Life in the land of micro-frontends
Whether you see the need to make this happen, the world keeps evolving, but before you take this step, there are some drawbacks that need to be considered.
The main idea of this article is to focus on the non-technical aspects of having this setup, and describe some of the pros and cons of going in this direction.
I would like to explain this evolution from an organizational-human perspective as a result of an iterative process. Because we tend to forget that sometimes the organizational structure we have is the one dictating the architecture we use.
Generally speaking and considering the starting point of a product that is making its first steps, defining a well-structured monolith can be a better and pragmatic initial plan, otherwise, we might start creating confusion and dependencies from the baseline of our work.
The result of this iterative process explains why we are currently discussing these big migrations and the adoption of new architecture plans, where companies or product decides to split up a large application into more atomic components which are divided by specific domains, driven by the maturation and transformation of the initial idea.
This architectural pattern, far from being something new, started to get some promotion with the raise of the micro-services architecture, mainly in big corporate domains, where migrating from the good old monoliths started to become a common evolution.
Similarly, we can apply the same reasoning to the frontend world, where applications grow to the point that platforms are really hard to maintain and scale. That’s where I see the comparison of this term and mapping from backend micro-services into what we know as micro-frontends. In other words, we split the monolith of UI into smaller blocks to get the same benefits.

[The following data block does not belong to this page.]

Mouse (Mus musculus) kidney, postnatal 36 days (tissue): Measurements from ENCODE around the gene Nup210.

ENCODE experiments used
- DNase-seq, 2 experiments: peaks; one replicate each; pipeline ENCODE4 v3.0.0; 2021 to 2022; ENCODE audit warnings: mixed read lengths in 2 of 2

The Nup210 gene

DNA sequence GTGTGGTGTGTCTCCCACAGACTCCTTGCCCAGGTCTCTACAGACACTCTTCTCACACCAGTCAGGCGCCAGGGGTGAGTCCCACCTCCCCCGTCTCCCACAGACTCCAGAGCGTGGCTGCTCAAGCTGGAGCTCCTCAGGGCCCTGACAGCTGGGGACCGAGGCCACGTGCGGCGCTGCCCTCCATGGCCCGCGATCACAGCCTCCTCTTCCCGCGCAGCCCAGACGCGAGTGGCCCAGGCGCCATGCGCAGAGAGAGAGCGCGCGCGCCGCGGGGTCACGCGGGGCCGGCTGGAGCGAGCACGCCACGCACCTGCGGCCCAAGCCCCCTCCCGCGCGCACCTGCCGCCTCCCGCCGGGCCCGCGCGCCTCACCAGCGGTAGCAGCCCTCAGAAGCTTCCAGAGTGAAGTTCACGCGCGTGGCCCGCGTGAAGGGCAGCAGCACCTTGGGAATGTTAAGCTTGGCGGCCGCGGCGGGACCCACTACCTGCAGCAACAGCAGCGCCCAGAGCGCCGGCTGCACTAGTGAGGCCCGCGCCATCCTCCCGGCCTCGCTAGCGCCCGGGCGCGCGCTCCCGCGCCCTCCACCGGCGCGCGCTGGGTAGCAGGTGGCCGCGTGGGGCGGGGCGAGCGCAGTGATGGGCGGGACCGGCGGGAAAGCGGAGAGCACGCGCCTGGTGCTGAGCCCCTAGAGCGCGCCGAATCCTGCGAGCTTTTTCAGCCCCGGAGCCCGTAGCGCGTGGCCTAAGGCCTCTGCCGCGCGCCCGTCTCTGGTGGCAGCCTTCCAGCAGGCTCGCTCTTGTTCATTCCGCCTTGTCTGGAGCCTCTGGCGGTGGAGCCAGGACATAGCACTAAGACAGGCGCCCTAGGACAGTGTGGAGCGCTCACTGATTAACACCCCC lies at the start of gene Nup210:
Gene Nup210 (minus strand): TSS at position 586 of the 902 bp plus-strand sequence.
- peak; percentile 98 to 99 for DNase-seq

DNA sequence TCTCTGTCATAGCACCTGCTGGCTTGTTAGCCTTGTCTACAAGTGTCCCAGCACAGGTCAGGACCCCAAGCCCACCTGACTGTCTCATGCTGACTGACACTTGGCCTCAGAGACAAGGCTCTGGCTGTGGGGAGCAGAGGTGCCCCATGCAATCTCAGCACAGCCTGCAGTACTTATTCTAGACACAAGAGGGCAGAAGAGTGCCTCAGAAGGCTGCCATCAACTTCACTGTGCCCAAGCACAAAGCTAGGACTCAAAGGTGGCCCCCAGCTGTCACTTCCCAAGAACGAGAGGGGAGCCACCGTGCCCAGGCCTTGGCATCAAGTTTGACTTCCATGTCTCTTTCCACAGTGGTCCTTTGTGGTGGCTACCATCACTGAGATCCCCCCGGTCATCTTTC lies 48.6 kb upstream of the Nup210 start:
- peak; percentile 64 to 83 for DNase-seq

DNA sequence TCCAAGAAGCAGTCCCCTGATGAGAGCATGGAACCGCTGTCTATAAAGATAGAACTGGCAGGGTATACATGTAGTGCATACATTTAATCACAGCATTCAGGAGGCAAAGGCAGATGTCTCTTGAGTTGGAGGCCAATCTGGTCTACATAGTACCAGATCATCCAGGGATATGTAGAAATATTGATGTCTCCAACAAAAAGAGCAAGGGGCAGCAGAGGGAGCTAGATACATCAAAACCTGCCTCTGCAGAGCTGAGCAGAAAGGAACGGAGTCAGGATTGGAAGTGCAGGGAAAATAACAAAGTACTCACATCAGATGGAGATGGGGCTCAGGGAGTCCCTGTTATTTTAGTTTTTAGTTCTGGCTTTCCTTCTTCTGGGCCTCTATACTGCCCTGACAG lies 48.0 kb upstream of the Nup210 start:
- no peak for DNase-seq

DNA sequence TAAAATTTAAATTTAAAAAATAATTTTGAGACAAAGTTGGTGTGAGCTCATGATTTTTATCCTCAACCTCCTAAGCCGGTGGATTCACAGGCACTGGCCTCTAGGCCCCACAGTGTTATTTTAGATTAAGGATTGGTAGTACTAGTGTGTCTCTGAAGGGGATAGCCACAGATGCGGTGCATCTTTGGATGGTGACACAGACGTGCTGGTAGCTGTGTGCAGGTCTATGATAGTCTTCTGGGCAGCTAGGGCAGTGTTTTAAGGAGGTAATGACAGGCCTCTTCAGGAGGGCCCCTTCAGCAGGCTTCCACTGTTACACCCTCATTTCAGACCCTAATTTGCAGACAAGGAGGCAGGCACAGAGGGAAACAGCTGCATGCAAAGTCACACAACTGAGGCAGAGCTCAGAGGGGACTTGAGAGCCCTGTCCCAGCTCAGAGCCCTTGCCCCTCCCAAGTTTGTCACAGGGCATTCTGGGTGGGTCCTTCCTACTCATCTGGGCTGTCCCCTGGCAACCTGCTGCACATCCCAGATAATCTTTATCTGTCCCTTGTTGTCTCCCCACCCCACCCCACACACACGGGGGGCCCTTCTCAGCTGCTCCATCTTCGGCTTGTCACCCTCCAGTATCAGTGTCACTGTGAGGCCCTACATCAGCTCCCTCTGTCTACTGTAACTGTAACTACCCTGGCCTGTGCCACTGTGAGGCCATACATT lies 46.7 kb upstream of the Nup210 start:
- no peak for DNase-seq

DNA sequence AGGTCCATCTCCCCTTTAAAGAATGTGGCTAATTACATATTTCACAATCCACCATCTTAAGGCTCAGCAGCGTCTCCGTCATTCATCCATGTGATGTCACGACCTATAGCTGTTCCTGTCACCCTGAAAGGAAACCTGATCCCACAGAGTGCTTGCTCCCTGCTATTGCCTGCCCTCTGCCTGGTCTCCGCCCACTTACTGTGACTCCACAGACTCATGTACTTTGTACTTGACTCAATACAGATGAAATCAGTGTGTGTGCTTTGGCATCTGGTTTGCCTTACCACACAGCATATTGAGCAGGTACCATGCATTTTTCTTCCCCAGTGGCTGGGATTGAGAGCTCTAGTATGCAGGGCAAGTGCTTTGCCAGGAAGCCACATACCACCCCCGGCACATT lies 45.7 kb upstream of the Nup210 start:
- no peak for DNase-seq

Impact and implications
The fact that it has emerged in recent years, explains the lack of standardization and conventions about what it is a micro-frontend and what it is not. Thus the definitions and ideas can vary upon the author or implementation.
But if we take a step back and think about the reasoning behind this, without getting into the technical details, we can think of the necessity of having multiple cross-functional teams with their own autonomy and fewer external dependencies.
A situation where it is valuable to have subject matter experts in a specific area, where a full team can focus on one single topic and increase their expertise on that.
But we need to be clear on something, we don't always need this business model.
There will be times where such autonomy is not even necessary and having that kind of setup will be overkill for the team adding overhead instead of benefits. Just to realize in a late stage that we have created a monster that is really hard to maintain.
Although you can argue that software is developed by humans, still, the best definition I have heard about micro-frontend is:
It is a technical solution for people problems
At this point, it all sounds negative, or probably it is getting complicated to find what to me is the real need of having this possibility available for us to take, so let's get into that!
As a general rule, I will assume we try to find solutions to maximize our productivity and autonomy as possible.